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The High-Performance Storage System (HPSS)

See this article in context within the following user guides: Data

The High Performance Storage System (HPSS) at the OLCF provides longer-term storage for the large amounts of data created on the OLCF compute systems. The mass storage facility consists of tape and disk storage components, servers, and the HPSS software. All data persists on disk for a period after it is uploaded that is determined by how full the disk caches become. When data is migrated to tape it is done so in a first in first out fashion.

Accessing HPSS

Each OLCF user receives an HPSS account automatically. Users can transfer data to HPSS from any OLCF system using the HSI or HTAR utilities. Initially, data transferred to HPSS is written to disk; the system then migrates the data to tape for longer-term archival.

Click here for our HPSS Best Practice Guide and examples and instructions for using HTAR and HSI.

HPSS Hardware

HPSS hasSL8500 tape libraries, each holding up to 10,000 cartridges. The libraries house a total of (24) T10K-A tape drives (500 GB cartridges, uncompressed) and (60) T10K-B tape drives (1 TB cartridges, uncompressed), (36) T10K-C, and (72) T10K-D. Each drive has a bandwidth of 250 MB/s.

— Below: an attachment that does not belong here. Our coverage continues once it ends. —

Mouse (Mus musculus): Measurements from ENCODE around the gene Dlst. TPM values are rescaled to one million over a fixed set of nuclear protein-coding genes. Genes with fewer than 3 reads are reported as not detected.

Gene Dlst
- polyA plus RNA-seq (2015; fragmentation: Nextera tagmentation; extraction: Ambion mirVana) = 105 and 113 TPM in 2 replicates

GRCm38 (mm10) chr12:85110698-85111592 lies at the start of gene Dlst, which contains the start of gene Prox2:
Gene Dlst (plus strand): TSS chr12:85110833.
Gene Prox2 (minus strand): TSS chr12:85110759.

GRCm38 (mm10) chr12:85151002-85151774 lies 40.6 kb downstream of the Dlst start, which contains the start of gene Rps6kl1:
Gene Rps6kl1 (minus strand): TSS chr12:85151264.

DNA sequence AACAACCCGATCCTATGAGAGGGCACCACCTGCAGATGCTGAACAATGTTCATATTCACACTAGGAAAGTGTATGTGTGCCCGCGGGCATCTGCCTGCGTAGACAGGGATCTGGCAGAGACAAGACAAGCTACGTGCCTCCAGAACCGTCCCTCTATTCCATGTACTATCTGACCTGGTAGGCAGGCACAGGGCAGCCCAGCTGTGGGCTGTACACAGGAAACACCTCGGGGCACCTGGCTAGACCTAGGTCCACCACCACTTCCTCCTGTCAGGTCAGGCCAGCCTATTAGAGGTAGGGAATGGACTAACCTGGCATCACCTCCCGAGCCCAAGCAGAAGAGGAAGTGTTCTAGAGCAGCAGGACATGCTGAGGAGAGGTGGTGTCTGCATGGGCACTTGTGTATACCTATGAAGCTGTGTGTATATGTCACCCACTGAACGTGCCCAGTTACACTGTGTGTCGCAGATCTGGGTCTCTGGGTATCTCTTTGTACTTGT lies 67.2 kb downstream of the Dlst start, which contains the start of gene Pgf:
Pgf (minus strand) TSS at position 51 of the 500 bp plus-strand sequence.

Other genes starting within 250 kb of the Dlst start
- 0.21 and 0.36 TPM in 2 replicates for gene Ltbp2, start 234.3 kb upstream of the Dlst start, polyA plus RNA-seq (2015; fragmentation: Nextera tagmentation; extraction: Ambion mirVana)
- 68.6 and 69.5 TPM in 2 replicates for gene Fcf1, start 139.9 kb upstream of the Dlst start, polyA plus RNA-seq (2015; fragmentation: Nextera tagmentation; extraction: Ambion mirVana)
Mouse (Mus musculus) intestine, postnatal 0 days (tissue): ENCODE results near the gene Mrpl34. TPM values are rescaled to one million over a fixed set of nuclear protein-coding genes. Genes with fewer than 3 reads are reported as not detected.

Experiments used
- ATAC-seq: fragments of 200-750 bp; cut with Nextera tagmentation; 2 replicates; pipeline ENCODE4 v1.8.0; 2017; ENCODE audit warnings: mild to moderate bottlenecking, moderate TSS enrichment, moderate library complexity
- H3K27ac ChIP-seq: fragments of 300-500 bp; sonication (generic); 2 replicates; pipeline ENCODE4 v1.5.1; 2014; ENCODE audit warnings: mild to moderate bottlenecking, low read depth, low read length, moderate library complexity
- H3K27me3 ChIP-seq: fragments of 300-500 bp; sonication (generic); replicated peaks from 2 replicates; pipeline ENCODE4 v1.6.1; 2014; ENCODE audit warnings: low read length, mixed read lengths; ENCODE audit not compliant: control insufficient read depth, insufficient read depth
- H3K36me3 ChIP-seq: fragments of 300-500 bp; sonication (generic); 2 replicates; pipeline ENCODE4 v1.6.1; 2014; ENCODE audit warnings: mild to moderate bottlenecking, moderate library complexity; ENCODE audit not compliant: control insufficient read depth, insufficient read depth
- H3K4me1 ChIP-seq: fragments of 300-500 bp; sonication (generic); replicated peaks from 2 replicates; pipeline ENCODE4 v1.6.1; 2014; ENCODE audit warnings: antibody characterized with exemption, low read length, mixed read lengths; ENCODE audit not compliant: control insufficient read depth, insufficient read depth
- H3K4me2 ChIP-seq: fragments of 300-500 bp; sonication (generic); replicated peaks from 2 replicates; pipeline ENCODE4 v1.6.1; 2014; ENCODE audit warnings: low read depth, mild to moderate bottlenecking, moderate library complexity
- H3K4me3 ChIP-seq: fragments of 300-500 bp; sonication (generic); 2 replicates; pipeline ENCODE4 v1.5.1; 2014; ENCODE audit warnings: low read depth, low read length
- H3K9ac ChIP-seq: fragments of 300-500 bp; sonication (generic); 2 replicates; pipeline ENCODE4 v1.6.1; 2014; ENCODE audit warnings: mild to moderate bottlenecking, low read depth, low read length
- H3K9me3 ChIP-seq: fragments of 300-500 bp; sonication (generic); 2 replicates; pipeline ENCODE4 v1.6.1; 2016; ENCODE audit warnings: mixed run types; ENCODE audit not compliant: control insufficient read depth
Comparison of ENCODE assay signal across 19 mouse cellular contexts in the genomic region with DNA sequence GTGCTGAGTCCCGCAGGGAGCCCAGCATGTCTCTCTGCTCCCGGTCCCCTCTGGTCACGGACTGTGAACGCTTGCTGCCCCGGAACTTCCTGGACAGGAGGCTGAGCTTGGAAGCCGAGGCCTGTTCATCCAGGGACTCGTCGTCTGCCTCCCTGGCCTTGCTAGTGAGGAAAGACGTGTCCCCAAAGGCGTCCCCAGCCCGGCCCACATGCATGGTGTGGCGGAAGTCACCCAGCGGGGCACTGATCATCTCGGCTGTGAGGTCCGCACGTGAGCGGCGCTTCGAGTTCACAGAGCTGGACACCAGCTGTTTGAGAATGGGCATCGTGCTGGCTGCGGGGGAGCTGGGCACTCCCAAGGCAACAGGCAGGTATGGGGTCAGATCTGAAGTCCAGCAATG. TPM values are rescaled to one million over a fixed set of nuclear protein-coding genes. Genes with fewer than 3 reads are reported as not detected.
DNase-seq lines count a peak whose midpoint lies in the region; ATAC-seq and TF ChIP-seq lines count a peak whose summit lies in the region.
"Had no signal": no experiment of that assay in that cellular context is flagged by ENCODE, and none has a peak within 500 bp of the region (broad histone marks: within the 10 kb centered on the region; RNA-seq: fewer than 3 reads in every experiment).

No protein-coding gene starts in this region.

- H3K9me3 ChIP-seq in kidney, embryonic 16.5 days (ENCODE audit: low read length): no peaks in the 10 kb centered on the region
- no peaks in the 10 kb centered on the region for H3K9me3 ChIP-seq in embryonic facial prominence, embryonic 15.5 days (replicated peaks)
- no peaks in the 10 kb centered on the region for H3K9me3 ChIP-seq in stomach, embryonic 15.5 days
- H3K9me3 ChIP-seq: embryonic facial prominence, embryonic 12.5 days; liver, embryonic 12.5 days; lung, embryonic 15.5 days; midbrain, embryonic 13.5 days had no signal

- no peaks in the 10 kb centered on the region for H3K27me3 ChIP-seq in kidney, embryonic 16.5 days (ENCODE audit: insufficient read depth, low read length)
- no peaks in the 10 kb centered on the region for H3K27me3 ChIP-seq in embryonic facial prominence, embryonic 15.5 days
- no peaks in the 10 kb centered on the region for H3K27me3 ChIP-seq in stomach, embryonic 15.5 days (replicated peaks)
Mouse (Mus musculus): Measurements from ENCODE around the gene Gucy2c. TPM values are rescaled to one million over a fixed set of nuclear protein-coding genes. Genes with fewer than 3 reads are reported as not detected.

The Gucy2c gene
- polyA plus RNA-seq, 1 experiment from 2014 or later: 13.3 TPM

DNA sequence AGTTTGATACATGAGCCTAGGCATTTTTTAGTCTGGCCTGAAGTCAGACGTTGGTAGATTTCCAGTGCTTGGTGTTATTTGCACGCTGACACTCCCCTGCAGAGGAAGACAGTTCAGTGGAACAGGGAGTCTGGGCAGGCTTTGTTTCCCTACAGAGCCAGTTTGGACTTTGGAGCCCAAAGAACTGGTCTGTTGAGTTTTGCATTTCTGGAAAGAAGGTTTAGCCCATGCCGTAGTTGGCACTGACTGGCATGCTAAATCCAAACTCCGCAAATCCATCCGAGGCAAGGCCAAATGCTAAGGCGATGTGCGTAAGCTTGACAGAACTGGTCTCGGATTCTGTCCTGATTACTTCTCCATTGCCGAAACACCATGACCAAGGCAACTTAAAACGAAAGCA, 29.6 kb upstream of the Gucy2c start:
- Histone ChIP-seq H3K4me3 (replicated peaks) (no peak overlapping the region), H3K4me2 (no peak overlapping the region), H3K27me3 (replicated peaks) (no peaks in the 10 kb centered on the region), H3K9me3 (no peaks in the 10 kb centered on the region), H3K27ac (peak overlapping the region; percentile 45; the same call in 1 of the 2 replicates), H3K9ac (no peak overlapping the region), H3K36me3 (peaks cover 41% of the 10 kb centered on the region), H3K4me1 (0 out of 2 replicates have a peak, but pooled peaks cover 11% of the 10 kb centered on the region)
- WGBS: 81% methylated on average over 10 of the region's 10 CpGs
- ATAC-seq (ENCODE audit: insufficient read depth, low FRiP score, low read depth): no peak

HPSS History

ORNL’s work in mass storage began in the early 1990s to support the Atmospheric Radiation Measurement project and to provide storage for simulation results generated on the NCCS’s Paragon supercomputers. To support those projects, ORNL acquired and ran the NSL UniTree storage management product.

In 1993 a follow-on to NSL UniTree, known as HPSS, was being designed by IBM and a collaboration of Department of Energy (DOE) national laboratories (Sandia, Livermore, and Los Alamos). ORNL joined that collaboration and took on responsibility for the storage system management (SSM) portion of the product, for which the ORNL HPSS development team continues to be responsible.

ORNL continued with NSL UniTree production use until 1997, at which time the conversion to HPSS was completed. In 1997, HPSS won an R&D 100 Award based on an entry initiated and prepared at ORNL.

As storage, network, and computing technologies continue to change the OLCF’s storage system evolves to take advantage of new equipment that is both more capable and more cost-effective.